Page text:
“Nenmatsu-Nenshi” (年末年始) is an important term in the world of Japanese tourism, an industry of which I was a part for twenty years. The term means “year end, year beginning” and it refers to how the holiday season fits onto a calendar, in an attempt to find enough consecutive days for a trip somewhere. This past Nenmatsu-Nenshi was extra special; not only did it turn out to be long enough to encompass both Christmas and New Year’s Day within it, but it included the entirety of Hanukkah as well. In fact, in a relatively rare occurrence caused by the intersection of the lunar Hebrew calendar and the solar Gregorian calendar, the first night of Hanukkah started on Christmas Eve.
I considered this a good excuse to be in Israel for the occasion. Top priority was to stay in Jerusalem on the night of Hanukkah-Christmas, or Hanumas, like Thanksgivukkah from a few years back. I managed to book a room at the Gloria Hotel, a property – one of my favorite hotels in the whole world – located right inside the walls of what is referred to as the Old City of Jerusalem. It is in the so-called Christian quarter, run by Christian Arabs, and frequented by Christian guests. One hears different languages, from German to Tagalog to Polish in the elevators. From the dining room, where the generous breakfast buffet is located, you are able to look out at the rooftops of new Jerusalem and the ramparts of old Jerusalem. My travel companion was a native-born Israeli – the term they use is “sabra” (cactus) – who wouldn’t normally be wowed by anything they’d see in Israel. This Israeli was in fact moved by the beauty and perfection of the location. the last time he’d driven through Jerusalem’s Jaffa Gate, it was 1975, and he was driving a Jeep instead of a Hyundai.
We arrived around 3:00pm on December 24th, Christmas Eve. Not much was going on because, on top of the double-whammy of holiday observance, it was a Saturday, and the sabbath in Jerusalem is serious business; its like being in London on Christmas Day. Although Tel Aviv, Haifa and Eilat can still be somewhat lively on the sabbath, Jerusalem is known for rolling up the sidewalks from sundown Friday evening to sundown Saturday night. Thinking there’d be some kind of mass in one of Christendom’s holiest sites: The Church of the Holy Sepulcher, we walked there first, only to find it quieter and less populated than usual; it turned out that it ain’t Christmas ’till its Christmas. We grabbed dinner at a Palestinian Halal restaurant near the church. As darkness fell on the way back to the hotel, and as the Muslim-owned souvenir stores closed shop for the day, the Jewish quarter of the City came alive with restaurants opening after the sabbath and oil-burning menorahs in every window. Indeed, there would have been no better place to be on such a night. There were various light shows to be seen; the best was a colorful projection onto the walls of the Old City.
The next day, a Sunday, was Christmas, and tour groups from all over the world were visiting the sites. Two Asian ladies asked me for directions to “the church” in English; I wondered if it was my tourista looks, or, often told how well my face “fits in” in Israel, maybe my acquired Asian background was peeking out. I chuckled and first told them there was a church every few feet, but I knew they were looking for the Holy Sepulcher (originally built in AD326AD) and I prided myself on actually being able to tell them how to get there.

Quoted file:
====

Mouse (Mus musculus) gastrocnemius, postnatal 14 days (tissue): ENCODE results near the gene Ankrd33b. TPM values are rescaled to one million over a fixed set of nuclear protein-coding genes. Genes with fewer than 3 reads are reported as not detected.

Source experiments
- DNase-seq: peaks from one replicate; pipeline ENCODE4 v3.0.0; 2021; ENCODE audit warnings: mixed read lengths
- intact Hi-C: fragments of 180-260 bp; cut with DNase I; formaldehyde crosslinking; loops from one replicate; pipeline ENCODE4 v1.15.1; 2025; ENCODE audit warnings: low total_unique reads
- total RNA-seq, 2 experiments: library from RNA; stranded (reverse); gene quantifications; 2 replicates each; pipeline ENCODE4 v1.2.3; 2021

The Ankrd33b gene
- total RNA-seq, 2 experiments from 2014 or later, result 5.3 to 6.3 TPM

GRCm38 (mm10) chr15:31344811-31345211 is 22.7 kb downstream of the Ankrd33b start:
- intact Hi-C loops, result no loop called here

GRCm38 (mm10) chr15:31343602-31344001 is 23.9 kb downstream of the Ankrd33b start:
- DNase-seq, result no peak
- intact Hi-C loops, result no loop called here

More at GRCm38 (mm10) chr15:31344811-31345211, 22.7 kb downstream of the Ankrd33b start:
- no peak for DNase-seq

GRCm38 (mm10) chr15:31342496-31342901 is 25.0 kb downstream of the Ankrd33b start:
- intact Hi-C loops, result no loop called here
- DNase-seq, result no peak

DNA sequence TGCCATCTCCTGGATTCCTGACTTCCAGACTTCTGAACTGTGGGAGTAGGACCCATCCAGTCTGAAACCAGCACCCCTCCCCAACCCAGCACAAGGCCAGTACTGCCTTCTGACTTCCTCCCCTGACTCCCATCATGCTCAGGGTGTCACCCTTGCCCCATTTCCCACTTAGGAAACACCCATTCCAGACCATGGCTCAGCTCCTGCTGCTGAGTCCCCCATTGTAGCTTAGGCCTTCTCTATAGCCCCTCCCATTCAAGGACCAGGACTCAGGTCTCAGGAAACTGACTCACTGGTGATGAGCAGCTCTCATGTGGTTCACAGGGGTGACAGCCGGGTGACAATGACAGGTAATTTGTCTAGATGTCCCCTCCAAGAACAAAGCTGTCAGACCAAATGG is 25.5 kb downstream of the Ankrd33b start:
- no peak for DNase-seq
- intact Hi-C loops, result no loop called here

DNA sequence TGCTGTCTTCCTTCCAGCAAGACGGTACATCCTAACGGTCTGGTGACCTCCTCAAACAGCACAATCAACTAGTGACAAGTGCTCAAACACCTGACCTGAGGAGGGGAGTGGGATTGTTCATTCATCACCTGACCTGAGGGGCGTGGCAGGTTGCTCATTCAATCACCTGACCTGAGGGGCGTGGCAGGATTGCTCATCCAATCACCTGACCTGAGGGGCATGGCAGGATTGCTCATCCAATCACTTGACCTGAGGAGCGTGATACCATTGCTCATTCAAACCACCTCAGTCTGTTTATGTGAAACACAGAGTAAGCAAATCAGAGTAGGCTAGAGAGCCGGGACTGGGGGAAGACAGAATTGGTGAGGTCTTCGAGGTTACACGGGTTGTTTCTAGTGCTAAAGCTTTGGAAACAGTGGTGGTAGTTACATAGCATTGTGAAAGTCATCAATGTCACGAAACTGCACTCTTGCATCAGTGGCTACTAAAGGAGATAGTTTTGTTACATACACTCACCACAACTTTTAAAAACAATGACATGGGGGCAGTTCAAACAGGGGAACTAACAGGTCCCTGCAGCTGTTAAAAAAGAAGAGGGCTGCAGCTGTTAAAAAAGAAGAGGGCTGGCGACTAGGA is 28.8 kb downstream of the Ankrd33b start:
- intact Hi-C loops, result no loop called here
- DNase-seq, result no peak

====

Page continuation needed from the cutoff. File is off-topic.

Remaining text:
Another significant highlight of the trip was my first visit to a kibbutz. It is called “Kissufim,” which means “yearning” and is located on the border of the Gaza Strip. When we arrived, we sped right past the entrance gate, in an attempt to get a look at the surrounding area while we still had daylight. We drove about three minutes, until we were confronted by a section of a wall, which looked something like the pieces of the Berlin Wall that you see here and there on display. The minute we stopped the car, two military trucks came out of nowhere, from behind the wall. They stopped, approached our car, and asked us what we were doing. My companion had grown up on the kibbutz, and had been accustomed to roaming freely in the area. He told them that it seemed quiet (I understood the word “sheket” which even a modicum of American Jewish education teaches you is “to be quiet”), to which the soldiers apparently responded something like “calm before the storm.”
We turned back toward Kissufim and walked down the memory lanes of the kibbutz; I’d seen photos of it being built circa 1950 at my friend’s dad’s apartment in Tel Aviv. His dad had recently moved into a retirement home, so we were there to collect some last items. The most poignant here moment was our tour of the cemetery. After visiting my friend’s mother’s grave, there were more people he could identify in the cemetery than still lived in the kibbutz for sure. Some classmates had been killed on land mines right in the area, some had died in Israel’s wars. As it got darker, we began to hear what sounded like the “sonic booms” of my childhood. I checked my “Red Alert” app which reports rocket attacks which may or may not be intercepted by the Iron Dome. We saw no reports, so wished to think that the sounds were just military exercises.